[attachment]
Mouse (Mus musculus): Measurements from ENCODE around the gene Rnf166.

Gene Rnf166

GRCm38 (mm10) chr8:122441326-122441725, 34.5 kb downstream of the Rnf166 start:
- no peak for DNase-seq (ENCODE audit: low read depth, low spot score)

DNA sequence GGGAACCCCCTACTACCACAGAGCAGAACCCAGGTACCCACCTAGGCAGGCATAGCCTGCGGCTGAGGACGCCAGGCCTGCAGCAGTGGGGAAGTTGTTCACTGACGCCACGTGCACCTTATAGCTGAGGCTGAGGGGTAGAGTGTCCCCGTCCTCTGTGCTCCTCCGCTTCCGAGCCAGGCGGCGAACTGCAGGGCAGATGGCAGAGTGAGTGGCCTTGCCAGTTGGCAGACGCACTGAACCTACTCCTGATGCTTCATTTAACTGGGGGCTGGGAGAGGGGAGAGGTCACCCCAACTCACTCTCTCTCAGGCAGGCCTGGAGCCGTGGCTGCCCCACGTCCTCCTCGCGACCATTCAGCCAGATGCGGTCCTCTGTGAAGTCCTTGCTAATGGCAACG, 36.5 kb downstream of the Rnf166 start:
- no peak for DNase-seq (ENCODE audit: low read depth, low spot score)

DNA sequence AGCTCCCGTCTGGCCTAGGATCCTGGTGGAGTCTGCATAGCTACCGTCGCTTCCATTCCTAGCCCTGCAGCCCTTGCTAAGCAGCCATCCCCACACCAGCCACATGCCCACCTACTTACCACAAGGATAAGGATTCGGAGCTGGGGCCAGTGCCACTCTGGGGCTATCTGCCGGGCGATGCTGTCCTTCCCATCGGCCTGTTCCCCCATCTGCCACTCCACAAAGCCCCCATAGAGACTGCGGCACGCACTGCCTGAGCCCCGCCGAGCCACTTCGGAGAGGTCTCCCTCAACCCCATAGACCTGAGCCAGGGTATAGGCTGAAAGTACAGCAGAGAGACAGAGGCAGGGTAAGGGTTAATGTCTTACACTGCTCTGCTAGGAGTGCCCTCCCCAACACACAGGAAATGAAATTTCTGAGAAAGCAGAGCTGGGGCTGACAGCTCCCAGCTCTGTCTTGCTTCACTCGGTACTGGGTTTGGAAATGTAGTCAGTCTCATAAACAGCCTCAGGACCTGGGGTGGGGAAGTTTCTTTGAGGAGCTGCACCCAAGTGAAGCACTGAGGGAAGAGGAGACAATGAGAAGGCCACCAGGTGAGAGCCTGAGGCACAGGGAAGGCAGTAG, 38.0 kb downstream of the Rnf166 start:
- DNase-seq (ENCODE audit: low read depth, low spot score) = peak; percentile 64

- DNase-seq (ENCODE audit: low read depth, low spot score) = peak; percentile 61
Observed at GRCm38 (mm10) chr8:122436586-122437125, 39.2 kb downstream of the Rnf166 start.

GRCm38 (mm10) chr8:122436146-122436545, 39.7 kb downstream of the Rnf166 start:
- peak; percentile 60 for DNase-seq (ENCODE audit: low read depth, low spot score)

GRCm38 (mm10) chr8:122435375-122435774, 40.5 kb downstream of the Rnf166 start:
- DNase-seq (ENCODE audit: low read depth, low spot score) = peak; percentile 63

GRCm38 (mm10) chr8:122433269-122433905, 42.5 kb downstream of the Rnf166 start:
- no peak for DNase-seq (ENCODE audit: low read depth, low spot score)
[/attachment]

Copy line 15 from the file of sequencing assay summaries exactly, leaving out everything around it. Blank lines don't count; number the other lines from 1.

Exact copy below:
GRCm38 (mm10) chr8:122433269-122433905, 42.5 kb downstream of the Rnf166 start: